Greed on the part of some highly placed individuals has a part to play in the wide gap between the official CBN and the black market rates. Individuals get forex at the CBN rate, hoard it and make quick profit, amounting to at least 50 to 100 naira on a single dollar. This ought not to be so.
The ban or reduced importation of foreign rice has not made local rice cheaper in anyway. Local rice is very pricey and it is becoming increasingly difficult for the average Nigerian to purchase it. A market survey I conducted independently shows that for a 50kg bag of rice, the average price goes for 19,000 to 20,000 naira while the foreign rice sells for 21,000 to 22,000 naira. Despite the fixed price of LAKE rice (Kudos to the Lagos and Kebbi state governments), people still attempted to sell it above the approved price. I am not sure many people have ever purchased kerosene at the official pump price of 135 naira. This is not the doing of the FG. The infractions from these sales don’t go back to the government but private pockets.
People are trying to fend for themselves by increasing the prices of goods and services because they believe the government cannot come to their rescue. People who sell things will tell you that the prices of things are up because of foreign exchange. Whether this is true or not, they also have to buy things that have to do with forex. Almost everything has to do with something that has a foreign product or input.
The people on the lower rung of the recession –induced poverty ladder are those who don’t have anyone to shift the rising cost of goods and services to. These are the fixed income earners which translate to the poor and middle class. Their income remains stagnant with a lower purchasing value. The flexible income earners exploit situations like this and increase their prices because they believe the government can’t help them at the moment. There is an unjustified transfer of income between the fixed income earners and flexible income earners.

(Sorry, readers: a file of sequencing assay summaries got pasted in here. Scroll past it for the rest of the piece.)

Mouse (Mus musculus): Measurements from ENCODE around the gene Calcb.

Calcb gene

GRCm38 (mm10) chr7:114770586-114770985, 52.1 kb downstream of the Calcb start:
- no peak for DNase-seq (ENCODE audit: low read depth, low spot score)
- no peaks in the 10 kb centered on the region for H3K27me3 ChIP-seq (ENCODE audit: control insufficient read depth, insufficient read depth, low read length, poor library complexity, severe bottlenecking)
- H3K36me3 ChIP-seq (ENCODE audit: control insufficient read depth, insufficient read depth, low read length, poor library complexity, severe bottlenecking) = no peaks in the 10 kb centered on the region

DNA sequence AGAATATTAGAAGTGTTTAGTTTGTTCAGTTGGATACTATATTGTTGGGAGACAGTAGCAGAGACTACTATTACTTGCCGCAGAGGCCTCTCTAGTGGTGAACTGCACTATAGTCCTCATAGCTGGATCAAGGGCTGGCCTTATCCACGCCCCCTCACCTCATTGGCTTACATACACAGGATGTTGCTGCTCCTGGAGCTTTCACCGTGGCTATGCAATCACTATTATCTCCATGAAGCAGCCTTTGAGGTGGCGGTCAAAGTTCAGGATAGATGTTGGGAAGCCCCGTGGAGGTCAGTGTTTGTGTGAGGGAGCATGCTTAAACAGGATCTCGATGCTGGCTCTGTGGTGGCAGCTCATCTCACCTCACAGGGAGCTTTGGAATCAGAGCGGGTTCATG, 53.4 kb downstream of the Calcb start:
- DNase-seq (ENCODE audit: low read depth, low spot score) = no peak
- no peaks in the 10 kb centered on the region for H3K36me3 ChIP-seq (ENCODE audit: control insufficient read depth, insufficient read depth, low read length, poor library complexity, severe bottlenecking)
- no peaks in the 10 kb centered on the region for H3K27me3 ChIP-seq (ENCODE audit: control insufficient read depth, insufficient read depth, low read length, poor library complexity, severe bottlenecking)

The Federal Government has less money at its disposal. Our revenue sources have nose-dived and the Federal government have to look inwards (We still need to borrow money to stimulate the economy; It is inevitable!). ‘The grow Nigeria, buy Nigeria’ campaign has been on the increase since the Nigerian economy went into recession. Been an import dependent economy, we have to change our preferences for foreign goods. Do we have close-up substitutes for goods we import? We do to a large extent. We have alternatives but public perception is still a lot to worry about.
Only nine out of the 36 states produce oil in Nigeria. How many of the other states are doing something worthwhile to diversify their resources aside getting monthly federal allocation and oil earnings? Abrupt banning of products without making adequate provision to make them available in Nigeria leaves a lot to be desired. Banning cars import through land borders when there’s little local production is a policy which was not well thought out.
Inflation must be curtailed at all cost or else, it will destroy Nigeria. Savvy Economists know that merely borrowing from external sources and increasing salaries is bad economics. There has to be an aggressive drive towards goods production. This will keep prices stable. The Federal Government should do a lot more to defend Nigerians from flexible income earners especially in services that the government has no little or no input in.
Written by Samuel Onimpa Alfred, an independent researcher.